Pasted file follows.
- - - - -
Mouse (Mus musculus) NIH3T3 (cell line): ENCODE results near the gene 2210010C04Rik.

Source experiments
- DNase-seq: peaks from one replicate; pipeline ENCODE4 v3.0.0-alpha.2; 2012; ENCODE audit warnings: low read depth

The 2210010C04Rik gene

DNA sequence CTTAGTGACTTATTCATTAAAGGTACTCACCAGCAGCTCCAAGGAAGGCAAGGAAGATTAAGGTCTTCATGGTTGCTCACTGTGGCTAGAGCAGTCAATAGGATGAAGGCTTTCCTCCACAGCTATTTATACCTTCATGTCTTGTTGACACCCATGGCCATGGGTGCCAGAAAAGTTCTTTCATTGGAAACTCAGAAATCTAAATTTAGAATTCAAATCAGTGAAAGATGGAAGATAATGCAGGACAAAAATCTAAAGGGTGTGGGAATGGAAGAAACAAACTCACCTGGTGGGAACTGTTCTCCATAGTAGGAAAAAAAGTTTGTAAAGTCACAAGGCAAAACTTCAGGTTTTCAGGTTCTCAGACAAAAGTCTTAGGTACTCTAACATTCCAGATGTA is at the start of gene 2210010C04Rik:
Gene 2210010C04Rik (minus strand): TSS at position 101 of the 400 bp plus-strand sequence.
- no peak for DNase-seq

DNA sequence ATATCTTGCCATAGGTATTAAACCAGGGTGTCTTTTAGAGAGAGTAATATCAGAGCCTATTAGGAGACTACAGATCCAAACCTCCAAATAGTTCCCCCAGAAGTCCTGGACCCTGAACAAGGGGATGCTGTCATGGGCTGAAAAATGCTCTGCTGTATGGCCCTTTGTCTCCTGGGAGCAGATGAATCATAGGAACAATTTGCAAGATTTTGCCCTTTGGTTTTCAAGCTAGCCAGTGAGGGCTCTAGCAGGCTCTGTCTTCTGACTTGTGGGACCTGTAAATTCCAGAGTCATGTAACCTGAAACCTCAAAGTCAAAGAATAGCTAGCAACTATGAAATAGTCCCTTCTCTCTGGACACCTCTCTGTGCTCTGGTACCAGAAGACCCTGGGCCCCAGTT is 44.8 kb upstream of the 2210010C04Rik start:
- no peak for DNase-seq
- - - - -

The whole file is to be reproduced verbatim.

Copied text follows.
Mouse (Mus musculus) NIH3T3 (cell line): ENCODE results near the gene 2210010C04Rik.

Source experiments
- DNase-seq: peaks from one replicate; pipeline ENCODE4 v3.0.0-alpha.2; 2012; ENCODE audit warnings: low read depth

The 2210010C04Rik gene

DNA sequence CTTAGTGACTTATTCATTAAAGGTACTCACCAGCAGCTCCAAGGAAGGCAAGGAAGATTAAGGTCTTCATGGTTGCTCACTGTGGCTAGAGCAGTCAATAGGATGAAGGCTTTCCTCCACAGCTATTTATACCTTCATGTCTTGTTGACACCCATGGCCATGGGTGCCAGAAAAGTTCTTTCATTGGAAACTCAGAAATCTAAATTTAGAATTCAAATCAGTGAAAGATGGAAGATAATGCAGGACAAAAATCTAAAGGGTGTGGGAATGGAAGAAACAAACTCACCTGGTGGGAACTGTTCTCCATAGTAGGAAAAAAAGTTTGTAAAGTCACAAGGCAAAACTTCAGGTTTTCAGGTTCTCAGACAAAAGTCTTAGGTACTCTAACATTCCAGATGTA is at the start of gene 2210010C04Rik:
Gene 2210010C04Rik (minus strand): TSS at position 101 of the 400 bp plus-strand sequence.
- no peak for DNase-seq

DNA sequence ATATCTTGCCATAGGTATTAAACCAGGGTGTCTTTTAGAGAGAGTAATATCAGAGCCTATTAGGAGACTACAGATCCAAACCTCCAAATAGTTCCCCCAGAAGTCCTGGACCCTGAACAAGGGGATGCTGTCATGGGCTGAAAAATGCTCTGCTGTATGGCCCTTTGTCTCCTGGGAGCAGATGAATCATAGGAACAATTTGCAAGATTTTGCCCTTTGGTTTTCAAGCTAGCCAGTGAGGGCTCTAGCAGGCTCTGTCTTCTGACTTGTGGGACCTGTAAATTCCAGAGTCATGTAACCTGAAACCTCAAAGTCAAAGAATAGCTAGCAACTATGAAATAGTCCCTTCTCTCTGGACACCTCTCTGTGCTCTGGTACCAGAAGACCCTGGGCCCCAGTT is 44.8 kb upstream of the 2210010C04Rik start:
- no peak for DNase-seq